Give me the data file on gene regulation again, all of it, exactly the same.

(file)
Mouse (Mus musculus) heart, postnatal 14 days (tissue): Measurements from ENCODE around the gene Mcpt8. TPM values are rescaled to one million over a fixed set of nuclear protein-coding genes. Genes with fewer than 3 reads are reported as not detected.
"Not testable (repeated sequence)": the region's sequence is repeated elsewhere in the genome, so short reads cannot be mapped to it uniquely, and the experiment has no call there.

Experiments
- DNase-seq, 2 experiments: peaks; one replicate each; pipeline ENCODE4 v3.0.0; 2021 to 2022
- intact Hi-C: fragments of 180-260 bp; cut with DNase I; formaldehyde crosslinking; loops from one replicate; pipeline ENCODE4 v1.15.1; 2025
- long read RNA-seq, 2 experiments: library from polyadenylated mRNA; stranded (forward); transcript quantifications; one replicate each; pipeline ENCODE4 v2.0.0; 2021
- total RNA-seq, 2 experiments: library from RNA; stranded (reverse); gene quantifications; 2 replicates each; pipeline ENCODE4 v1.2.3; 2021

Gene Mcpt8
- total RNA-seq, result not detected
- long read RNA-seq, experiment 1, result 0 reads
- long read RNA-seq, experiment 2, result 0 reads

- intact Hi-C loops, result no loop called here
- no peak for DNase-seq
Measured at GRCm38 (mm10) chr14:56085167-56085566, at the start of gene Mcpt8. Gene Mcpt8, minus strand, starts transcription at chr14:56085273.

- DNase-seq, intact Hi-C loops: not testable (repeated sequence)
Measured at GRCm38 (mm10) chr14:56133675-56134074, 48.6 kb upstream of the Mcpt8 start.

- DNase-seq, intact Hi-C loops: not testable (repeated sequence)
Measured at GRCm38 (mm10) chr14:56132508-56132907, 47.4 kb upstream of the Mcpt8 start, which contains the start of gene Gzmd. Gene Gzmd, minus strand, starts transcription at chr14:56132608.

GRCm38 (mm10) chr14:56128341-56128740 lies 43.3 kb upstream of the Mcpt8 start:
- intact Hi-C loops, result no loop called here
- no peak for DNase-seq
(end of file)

Mouse (Mus musculus) heart, postnatal 14 days (tissue): Measurements from ENCODE around the gene Mcpt8. TPM values are rescaled to one million over a fixed set of nuclear protein-coding genes. Genes with fewer than 3 reads are reported as not detected.
"Not testable (repeated sequence)": the region's sequence is repeated elsewhere in the genome, so short reads cannot be mapped to it uniquely, and the experiment has no call there.

Experiments
- DNase-seq, 2 experiments: peaks; one replicate each; pipeline ENCODE4 v3.0.0; 2021 to 2022
- intact Hi-C: fragments of 180-260 bp; cut with DNase I; formaldehyde crosslinking; loops from one replicate; pipeline ENCODE4 v1.15.1; 2025
- long read RNA-seq, 2 experiments: library from polyadenylated mRNA; stranded (forward); transcript quantifications; one replicate each; pipeline ENCODE4 v2.0.0; 2021
- total RNA-seq, 2 experiments: library from RNA; stranded (reverse); gene quantifications; 2 replicates each; pipeline ENCODE4 v1.2.3; 2021

Gene Mcpt8
- total RNA-seq, result not detected
- long read RNA-seq, experiment 1, result 0 reads
- long read RNA-seq, experiment 2, result 0 reads

- intact Hi-C loops, result no loop called here
- no peak for DNase-seq
Measured at GRCm38 (mm10) chr14:56085167-56085566, at the start of gene Mcpt8. Gene Mcpt8, minus strand, starts transcription at chr14:56085273.

- DNase-seq, intact Hi-C loops: not testable (repeated sequence)
Measured at GRCm38 (mm10) chr14:56133675-56134074, 48.6 kb upstream of the Mcpt8 start.

- DNase-seq, intact Hi-C loops: not testable (repeated sequence)
Measured at GRCm38 (mm10) chr14:56132508-56132907, 47.4 kb upstream of the Mcpt8 start, which contains the start of gene Gzmd. Gene Gzmd, minus strand, starts transcription at chr14:56132608.

GRCm38 (mm10) chr14:56128341-56128740 lies 43.3 kb upstream of the Mcpt8 start:
- intact Hi-C loops, result no loop called here
- no peak for DNase-seq